The Explosive Child: A new approach for understanding and parenting easily frustrated, chronically inflexible children
Ross W. Greene, Ph.D.
The Explosive Child by Ross Greene has been on my reading list for a long time. I regret that I didn’t get to it earlier, though reading it now, when many of the other difficulties in our household have been ironed out, has been good timing.
Greene, who is a clinical professor of psychiatry, starts with a simple thesis that many families with sensitive, twice-exceptional, ADHD, learning disabled, or emotionally volatile children figure out over time: the usual parenting strategies don’t work with these kids. Many of us have taken a journey in this regard. We start out looking for help from standard parenting manuals, friends with typical kids, or even professionals. They have great ideas, but for some reason our kids are different.
Greene speaks directly to parents who feel like they’ve tried everything, and he points out that most of the solutions we’ve heard about boil down to two approaches. What he calls Plan A is otherwise known as authoritarian parenting; this is the “Because I said so” approach. Greene notes that even milder-sounding terms like “consequences” are a form of Plan A, because they don’t take the child’s point of view into account.
What he calls Plan C is the opposite: just giving in and letting explosive kids get their way. This permissive approach often seems easier in the short term, and Greene acknowledges that sometimes it’s a necessary part of getting through the day. Though most parenting books don’t advocate permissiveness directly, they do often counsel parents to offer understanding and support to their children in the midst of a tantrum, without giving any guidance for addressing the root causes of the behavior, as typically developing children will usually outgrow tantrums without intervention.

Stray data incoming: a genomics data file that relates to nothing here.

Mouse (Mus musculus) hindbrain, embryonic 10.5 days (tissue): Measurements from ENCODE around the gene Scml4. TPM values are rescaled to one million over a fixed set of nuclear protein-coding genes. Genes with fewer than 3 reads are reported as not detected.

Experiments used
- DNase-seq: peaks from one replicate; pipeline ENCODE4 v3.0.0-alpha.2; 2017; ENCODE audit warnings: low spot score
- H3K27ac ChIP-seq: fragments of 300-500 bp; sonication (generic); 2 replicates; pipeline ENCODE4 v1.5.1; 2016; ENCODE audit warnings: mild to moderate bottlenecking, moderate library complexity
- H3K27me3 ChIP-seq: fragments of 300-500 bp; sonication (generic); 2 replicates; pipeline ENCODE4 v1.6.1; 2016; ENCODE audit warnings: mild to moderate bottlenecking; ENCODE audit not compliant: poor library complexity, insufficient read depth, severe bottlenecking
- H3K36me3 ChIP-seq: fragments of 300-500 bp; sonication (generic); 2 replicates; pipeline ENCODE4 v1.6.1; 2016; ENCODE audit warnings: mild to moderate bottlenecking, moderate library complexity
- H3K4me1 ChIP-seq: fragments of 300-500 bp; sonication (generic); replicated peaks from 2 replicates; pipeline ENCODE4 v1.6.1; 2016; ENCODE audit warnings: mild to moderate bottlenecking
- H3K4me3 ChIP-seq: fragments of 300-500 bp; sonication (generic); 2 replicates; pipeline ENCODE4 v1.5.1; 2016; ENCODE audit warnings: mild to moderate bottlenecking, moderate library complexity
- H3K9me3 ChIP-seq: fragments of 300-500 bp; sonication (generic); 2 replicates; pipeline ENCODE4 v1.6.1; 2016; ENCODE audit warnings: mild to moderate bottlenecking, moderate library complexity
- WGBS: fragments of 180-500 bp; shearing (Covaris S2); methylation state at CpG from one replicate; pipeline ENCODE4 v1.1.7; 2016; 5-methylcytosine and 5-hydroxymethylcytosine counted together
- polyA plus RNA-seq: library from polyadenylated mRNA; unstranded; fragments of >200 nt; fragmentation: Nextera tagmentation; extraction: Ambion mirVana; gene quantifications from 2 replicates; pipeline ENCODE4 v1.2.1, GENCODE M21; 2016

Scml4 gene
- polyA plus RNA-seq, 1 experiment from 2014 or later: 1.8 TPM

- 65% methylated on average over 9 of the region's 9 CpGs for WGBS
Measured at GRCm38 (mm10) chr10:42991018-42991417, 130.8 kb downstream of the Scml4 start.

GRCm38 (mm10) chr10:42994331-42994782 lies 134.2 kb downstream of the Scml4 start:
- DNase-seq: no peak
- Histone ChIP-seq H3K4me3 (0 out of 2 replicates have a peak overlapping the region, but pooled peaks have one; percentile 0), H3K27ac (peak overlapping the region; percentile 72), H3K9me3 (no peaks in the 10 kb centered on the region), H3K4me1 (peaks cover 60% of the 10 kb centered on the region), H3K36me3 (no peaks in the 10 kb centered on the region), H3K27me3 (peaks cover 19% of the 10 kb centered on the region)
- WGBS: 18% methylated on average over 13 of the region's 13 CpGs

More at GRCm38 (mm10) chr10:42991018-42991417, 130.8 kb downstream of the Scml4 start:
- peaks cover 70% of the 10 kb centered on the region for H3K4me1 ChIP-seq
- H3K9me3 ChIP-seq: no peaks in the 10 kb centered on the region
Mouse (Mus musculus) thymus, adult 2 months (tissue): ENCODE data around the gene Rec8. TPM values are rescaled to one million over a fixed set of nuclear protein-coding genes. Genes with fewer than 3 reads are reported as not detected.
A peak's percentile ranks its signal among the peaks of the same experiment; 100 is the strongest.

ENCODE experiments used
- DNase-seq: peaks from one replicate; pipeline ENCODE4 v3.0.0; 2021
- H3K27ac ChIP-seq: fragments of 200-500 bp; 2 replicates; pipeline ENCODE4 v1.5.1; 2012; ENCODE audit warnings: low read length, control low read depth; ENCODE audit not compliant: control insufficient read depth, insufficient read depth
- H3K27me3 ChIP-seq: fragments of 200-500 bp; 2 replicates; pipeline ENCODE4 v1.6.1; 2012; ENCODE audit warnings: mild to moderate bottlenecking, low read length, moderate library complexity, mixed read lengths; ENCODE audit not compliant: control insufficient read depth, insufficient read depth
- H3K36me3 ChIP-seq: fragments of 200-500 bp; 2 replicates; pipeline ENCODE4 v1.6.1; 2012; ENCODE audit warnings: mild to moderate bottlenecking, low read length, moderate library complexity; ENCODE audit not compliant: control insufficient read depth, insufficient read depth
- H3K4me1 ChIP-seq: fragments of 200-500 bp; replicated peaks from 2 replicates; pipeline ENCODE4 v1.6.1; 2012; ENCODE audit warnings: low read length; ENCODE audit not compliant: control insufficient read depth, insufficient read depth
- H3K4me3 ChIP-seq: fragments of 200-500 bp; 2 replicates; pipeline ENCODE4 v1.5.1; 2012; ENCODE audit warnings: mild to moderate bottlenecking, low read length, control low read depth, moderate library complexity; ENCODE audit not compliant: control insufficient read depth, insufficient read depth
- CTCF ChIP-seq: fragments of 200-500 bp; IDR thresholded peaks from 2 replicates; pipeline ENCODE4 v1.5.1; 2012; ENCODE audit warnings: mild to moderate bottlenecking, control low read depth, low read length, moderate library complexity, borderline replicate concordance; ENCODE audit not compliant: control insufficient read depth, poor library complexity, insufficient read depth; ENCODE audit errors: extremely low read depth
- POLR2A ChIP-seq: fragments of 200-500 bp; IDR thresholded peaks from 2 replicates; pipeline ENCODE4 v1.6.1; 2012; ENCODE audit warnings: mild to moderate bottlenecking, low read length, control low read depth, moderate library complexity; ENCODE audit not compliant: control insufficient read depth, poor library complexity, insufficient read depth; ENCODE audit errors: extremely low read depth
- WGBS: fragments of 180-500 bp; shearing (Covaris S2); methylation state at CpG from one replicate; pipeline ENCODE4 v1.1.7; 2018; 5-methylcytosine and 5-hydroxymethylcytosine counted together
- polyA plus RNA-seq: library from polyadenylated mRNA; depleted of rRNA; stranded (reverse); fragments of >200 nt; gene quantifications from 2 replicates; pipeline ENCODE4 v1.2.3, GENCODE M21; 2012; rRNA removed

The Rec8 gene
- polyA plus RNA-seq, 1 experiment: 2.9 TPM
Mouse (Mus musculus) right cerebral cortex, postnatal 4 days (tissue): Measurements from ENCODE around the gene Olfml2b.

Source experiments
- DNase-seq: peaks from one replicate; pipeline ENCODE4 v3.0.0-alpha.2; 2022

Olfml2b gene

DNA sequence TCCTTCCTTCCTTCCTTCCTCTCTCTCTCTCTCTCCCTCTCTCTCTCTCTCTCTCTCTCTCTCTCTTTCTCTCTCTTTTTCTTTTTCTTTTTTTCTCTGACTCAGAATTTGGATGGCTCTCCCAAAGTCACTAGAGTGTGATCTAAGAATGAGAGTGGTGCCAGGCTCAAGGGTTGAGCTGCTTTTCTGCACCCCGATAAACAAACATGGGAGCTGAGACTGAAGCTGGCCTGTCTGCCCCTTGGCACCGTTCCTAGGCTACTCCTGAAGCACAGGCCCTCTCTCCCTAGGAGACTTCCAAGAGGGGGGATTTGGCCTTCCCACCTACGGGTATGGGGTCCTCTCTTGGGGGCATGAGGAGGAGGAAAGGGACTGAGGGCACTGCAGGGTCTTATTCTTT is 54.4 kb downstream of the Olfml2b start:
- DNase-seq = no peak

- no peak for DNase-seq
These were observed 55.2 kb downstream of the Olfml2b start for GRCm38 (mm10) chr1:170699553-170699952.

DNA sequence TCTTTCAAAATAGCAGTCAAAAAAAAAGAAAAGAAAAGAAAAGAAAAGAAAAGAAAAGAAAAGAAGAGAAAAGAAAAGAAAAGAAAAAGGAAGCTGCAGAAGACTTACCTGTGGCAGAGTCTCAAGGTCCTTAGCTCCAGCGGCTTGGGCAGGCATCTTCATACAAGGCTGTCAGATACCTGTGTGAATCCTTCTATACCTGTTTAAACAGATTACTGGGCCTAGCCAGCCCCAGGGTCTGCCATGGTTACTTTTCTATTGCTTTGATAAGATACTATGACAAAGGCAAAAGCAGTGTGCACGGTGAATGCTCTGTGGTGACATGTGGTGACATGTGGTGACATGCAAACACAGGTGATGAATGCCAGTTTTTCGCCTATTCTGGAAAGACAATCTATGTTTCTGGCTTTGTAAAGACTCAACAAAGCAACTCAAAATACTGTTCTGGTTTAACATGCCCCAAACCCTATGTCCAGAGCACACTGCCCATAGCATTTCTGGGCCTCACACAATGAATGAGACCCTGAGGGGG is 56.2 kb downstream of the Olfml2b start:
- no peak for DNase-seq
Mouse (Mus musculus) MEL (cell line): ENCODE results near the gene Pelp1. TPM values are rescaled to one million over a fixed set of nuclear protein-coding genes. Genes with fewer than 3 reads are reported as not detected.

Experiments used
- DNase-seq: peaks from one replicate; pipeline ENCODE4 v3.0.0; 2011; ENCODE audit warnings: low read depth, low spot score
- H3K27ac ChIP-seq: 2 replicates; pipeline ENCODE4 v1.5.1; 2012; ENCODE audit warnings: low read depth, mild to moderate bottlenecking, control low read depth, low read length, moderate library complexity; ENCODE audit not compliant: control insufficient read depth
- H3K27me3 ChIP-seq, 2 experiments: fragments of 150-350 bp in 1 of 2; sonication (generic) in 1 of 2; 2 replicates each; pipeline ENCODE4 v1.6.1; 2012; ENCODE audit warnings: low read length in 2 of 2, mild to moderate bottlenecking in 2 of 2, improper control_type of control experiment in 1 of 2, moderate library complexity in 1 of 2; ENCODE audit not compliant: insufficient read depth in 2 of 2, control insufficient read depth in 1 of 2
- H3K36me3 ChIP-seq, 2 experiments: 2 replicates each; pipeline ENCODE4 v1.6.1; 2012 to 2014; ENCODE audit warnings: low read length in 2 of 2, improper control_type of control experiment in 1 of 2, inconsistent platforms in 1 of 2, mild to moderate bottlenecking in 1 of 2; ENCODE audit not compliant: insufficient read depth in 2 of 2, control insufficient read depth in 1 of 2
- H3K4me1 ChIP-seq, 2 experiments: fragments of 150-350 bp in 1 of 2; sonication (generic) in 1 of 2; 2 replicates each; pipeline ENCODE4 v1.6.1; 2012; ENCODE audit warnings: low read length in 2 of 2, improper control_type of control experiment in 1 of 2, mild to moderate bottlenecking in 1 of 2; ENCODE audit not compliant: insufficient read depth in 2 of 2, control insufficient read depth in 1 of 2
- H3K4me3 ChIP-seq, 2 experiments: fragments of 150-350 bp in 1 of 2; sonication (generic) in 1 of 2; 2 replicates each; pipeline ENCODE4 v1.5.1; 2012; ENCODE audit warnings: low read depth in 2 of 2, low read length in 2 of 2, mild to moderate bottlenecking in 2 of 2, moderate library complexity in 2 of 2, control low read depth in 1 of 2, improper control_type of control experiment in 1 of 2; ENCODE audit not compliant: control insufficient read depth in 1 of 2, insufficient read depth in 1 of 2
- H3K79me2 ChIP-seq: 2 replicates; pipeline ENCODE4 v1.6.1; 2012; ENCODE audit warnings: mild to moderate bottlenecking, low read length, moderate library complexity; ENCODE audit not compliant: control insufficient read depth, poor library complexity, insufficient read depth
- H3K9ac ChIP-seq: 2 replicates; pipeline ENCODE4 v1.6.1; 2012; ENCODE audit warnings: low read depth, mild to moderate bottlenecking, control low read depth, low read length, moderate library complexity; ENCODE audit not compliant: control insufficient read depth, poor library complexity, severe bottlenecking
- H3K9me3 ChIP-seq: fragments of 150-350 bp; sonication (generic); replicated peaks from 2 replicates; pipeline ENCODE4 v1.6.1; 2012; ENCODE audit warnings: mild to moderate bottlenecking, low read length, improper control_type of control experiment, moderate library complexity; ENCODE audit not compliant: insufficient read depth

Greene’s interest is in helping parents put together a plan that not only addresses the root of the problem but also helps the child learn valuable life skills in the process. Neither Plan A nor Plan C fulfills these criteria, and in fact, both approaches can damage a volatile child’s chance of developing into a healthy functioning adult.
Greene’s Plan B isn’t easy. First of all, he acknowledges that it pushes a lot of common parenting buttons. Most of us harbor deep suspicions about letting badly behaving children “get away with it.” Also, we have immediate goals, such as wishing our children to be polite in public, that Plan B will put off for a more distant time while we work on our own responses to our children’s behavior. And, he admits, Plan B can be hard for our extended community, such grandparents, teachers, and adult friends, to buy into.
But the great thing about this book is its watertight argumentation: no matter what your resistance to moving to this new—difficult—mode of dealing with your child’s explosive behavior, Greene has a thoughtful, empathetic response.
I can’t vouch for the longterm success of Greene’s approach in my own parenting life, as I just read the book and am working slowly to implement changes in my own responses to common situations in our household. But I can say that as I read this book, I kept saying, “yes,” “yes,” “yes,” as Greene outlined the difficulties of raising a volatile child, and solutions that are at once sympathetic, humane, practical, and based on the longterm goal that we all have: raising happy, well-adjusted adults.